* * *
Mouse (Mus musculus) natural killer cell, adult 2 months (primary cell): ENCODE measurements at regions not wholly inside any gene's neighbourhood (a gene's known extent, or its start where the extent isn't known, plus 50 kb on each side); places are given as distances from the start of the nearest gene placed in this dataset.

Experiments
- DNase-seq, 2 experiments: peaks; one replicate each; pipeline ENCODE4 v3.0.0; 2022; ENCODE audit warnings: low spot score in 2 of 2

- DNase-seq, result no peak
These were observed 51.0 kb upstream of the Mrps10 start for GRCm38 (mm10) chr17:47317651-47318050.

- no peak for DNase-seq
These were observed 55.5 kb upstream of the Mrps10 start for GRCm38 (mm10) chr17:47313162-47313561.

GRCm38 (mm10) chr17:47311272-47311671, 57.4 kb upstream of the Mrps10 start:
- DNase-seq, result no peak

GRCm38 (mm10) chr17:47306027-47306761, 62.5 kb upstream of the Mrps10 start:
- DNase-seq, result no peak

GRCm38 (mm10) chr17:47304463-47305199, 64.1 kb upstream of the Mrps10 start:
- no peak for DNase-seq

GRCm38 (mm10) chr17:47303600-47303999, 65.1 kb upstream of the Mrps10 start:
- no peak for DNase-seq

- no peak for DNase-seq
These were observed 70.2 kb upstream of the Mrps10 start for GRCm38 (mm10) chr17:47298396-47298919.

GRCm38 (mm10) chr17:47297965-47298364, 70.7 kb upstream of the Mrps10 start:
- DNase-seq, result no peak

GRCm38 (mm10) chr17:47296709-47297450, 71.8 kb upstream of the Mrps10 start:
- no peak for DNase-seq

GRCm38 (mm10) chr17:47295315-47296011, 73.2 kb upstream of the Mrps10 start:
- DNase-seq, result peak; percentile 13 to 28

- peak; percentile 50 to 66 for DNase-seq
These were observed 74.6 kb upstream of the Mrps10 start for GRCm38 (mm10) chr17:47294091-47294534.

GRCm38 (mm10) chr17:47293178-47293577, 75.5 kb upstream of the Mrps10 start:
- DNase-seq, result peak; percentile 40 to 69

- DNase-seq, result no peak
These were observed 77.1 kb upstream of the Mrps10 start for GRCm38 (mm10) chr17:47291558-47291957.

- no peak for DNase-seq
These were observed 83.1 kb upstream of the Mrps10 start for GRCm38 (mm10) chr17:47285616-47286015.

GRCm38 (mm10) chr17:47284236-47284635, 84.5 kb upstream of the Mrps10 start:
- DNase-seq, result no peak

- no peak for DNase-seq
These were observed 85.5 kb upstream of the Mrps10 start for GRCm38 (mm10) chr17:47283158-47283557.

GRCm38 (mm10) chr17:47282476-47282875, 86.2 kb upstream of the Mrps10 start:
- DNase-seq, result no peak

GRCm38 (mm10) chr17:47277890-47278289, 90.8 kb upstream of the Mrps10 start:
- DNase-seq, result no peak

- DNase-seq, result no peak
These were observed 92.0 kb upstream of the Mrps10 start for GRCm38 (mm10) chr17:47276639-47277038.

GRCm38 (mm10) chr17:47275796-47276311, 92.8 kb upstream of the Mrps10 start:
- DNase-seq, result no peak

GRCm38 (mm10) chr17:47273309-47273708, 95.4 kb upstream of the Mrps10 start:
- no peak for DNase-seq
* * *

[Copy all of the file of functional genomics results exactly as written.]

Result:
Mouse (Mus musculus) natural killer cell, adult 2 months (primary cell): ENCODE measurements at regions not wholly inside any gene's neighbourhood (a gene's known extent, or its start where the extent isn't known, plus 50 kb on each side); places are given as distances from the start of the nearest gene placed in this dataset.

Experiments
- DNase-seq, 2 experiments: peaks; one replicate each; pipeline ENCODE4 v3.0.0; 2022; ENCODE audit warnings: low spot score in 2 of 2

- DNase-seq, result no peak
These were observed 51.0 kb upstream of the Mrps10 start for GRCm38 (mm10) chr17:47317651-47318050.

- no peak for DNase-seq
These were observed 55.5 kb upstream of the Mrps10 start for GRCm38 (mm10) chr17:47313162-47313561.

GRCm38 (mm10) chr17:47311272-47311671, 57.4 kb upstream of the Mrps10 start:
- DNase-seq, result no peak

GRCm38 (mm10) chr17:47306027-47306761, 62.5 kb upstream of the Mrps10 start:
- DNase-seq, result no peak

GRCm38 (mm10) chr17:47304463-47305199, 64.1 kb upstream of the Mrps10 start:
- no peak for DNase-seq

GRCm38 (mm10) chr17:47303600-47303999, 65.1 kb upstream of the Mrps10 start:
- no peak for DNase-seq

- no peak for DNase-seq
These were observed 70.2 kb upstream of the Mrps10 start for GRCm38 (mm10) chr17:47298396-47298919.

GRCm38 (mm10) chr17:47297965-47298364, 70.7 kb upstream of the Mrps10 start:
- DNase-seq, result no peak

GRCm38 (mm10) chr17:47296709-47297450, 71.8 kb upstream of the Mrps10 start:
- no peak for DNase-seq

GRCm38 (mm10) chr17:47295315-47296011, 73.2 kb upstream of the Mrps10 start:
- DNase-seq, result peak; percentile 13 to 28

- peak; percentile 50 to 66 for DNase-seq
These were observed 74.6 kb upstream of the Mrps10 start for GRCm38 (mm10) chr17:47294091-47294534.

GRCm38 (mm10) chr17:47293178-47293577, 75.5 kb upstream of the Mrps10 start:
- DNase-seq, result peak; percentile 40 to 69

- DNase-seq, result no peak
These were observed 77.1 kb upstream of the Mrps10 start for GRCm38 (mm10) chr17:47291558-47291957.

- no peak for DNase-seq
These were observed 83.1 kb upstream of the Mrps10 start for GRCm38 (mm10) chr17:47285616-47286015.

GRCm38 (mm10) chr17:47284236-47284635, 84.5 kb upstream of the Mrps10 start:
- DNase-seq, result no peak

- no peak for DNase-seq
These were observed 85.5 kb upstream of the Mrps10 start for GRCm38 (mm10) chr17:47283158-47283557.

GRCm38 (mm10) chr17:47282476-47282875, 86.2 kb upstream of the Mrps10 start:
- DNase-seq, result no peak

GRCm38 (mm10) chr17:47277890-47278289, 90.8 kb upstream of the Mrps10 start:
- DNase-seq, result no peak

- DNase-seq, result no peak
These were observed 92.0 kb upstream of the Mrps10 start for GRCm38 (mm10) chr17:47276639-47277038.

GRCm38 (mm10) chr17:47275796-47276311, 92.8 kb upstream of the Mrps10 start:
- DNase-seq, result no peak

GRCm38 (mm10) chr17:47273309-47273708, 95.4 kb upstream of the Mrps10 start:
- no peak for DNase-seq